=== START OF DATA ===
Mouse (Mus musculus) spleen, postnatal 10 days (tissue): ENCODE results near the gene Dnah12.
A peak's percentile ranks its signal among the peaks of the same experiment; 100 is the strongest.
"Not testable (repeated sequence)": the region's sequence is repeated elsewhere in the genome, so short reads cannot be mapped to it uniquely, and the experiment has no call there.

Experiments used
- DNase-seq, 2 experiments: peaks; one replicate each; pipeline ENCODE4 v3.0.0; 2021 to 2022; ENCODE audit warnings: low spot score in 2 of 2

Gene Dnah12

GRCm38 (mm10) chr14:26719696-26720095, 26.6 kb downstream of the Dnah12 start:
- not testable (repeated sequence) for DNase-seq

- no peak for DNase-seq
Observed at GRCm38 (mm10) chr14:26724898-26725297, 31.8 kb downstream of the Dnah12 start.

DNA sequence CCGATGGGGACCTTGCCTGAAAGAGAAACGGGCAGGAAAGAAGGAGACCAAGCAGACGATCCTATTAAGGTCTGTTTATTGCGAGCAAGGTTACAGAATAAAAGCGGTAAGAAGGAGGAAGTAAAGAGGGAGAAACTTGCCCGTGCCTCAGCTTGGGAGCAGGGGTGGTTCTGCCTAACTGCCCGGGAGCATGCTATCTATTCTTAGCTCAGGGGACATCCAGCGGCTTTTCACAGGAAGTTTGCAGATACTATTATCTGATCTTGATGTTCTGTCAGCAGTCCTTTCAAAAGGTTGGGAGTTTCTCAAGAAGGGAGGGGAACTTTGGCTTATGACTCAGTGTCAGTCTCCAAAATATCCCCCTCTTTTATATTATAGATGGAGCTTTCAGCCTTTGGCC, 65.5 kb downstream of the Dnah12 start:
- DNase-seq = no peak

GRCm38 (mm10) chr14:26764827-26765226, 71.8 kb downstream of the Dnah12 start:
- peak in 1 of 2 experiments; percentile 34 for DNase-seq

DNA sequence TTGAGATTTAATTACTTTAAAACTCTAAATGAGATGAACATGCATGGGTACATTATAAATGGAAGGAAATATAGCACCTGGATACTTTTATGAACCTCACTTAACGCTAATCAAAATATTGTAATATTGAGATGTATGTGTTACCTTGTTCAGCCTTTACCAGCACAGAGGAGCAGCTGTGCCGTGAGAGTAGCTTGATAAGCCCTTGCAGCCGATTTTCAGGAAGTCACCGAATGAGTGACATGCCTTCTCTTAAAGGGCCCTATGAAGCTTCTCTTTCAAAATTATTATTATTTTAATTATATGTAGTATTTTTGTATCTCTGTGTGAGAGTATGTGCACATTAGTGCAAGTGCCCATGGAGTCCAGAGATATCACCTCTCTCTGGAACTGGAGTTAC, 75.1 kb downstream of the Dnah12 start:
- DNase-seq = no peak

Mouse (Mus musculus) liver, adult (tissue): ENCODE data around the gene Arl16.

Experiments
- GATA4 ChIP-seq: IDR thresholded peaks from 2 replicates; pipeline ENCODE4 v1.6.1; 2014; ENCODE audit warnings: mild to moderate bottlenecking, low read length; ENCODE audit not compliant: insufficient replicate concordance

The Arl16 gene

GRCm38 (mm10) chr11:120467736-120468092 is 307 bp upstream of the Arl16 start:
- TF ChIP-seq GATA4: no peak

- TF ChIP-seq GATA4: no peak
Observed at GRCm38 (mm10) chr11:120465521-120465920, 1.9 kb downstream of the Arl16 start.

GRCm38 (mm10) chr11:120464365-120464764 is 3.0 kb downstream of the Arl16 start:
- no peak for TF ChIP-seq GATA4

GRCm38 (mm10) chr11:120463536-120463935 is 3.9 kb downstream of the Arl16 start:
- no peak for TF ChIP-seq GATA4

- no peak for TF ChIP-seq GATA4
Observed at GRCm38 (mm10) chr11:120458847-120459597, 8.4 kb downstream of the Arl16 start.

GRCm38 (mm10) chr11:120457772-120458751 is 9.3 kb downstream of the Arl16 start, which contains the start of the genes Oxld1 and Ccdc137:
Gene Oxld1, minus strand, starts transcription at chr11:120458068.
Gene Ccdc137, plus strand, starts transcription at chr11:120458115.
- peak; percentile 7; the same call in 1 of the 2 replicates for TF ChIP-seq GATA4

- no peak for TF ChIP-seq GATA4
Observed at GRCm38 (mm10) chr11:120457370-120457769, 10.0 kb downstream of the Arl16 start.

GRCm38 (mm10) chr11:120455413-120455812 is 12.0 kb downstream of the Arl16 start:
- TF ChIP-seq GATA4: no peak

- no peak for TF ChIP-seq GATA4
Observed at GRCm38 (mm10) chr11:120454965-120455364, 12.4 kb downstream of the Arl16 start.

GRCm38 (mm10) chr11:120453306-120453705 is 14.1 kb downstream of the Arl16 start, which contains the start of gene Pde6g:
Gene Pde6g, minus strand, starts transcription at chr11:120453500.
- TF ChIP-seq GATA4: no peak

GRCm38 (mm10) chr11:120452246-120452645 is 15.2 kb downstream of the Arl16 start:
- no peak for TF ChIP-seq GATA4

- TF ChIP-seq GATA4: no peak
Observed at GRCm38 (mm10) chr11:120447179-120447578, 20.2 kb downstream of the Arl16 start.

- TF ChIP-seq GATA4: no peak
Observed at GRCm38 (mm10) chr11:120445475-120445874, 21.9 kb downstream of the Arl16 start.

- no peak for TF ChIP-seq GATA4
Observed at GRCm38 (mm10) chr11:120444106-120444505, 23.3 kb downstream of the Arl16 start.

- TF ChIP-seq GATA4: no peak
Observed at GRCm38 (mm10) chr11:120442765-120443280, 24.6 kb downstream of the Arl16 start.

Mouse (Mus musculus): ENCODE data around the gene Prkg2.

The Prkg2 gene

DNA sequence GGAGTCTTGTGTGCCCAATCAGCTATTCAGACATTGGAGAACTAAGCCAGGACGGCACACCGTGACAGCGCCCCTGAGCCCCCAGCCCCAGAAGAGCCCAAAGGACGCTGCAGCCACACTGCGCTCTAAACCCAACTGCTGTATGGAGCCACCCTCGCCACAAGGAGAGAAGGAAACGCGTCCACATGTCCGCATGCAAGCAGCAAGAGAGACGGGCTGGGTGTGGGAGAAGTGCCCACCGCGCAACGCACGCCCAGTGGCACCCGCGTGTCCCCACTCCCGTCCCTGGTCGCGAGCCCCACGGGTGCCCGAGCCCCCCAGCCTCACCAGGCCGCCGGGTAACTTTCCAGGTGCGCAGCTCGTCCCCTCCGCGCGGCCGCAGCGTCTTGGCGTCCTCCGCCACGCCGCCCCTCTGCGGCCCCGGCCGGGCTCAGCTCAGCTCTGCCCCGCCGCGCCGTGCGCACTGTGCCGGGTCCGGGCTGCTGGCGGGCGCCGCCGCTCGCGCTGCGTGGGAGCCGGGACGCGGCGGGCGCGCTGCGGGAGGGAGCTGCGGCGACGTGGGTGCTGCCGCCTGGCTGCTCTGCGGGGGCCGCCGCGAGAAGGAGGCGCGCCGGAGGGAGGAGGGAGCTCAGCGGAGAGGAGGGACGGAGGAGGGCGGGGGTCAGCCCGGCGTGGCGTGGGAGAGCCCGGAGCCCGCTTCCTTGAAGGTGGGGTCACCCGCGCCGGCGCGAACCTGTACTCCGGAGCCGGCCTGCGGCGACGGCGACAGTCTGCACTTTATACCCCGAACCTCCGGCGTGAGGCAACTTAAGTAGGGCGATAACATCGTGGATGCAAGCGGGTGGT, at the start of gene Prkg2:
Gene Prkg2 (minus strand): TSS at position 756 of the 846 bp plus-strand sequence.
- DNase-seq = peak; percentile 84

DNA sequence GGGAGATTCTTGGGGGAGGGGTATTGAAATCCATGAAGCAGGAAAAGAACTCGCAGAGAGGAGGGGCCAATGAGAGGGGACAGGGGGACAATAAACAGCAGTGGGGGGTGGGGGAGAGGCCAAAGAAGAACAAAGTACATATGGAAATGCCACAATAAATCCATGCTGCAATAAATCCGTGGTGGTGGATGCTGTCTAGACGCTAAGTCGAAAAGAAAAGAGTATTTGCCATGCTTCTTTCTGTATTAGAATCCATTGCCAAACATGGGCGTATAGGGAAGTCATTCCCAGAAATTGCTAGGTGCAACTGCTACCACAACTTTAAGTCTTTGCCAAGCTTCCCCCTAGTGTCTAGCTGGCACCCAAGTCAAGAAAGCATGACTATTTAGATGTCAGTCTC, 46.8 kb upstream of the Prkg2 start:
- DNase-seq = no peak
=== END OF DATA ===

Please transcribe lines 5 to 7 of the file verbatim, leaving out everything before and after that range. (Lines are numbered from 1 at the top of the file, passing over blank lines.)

- DNase-seq, 2 experiments: peaks; one replicate each; pipeline ENCODE4 v3.0.0; 2021 to 2022; ENCODE audit warnings: low spot score in 2 of 2

Gene Dnah12

GRCm38 (mm10) chr14:26719696-26720095, 26.6 kb downstream of the Dnah12 start: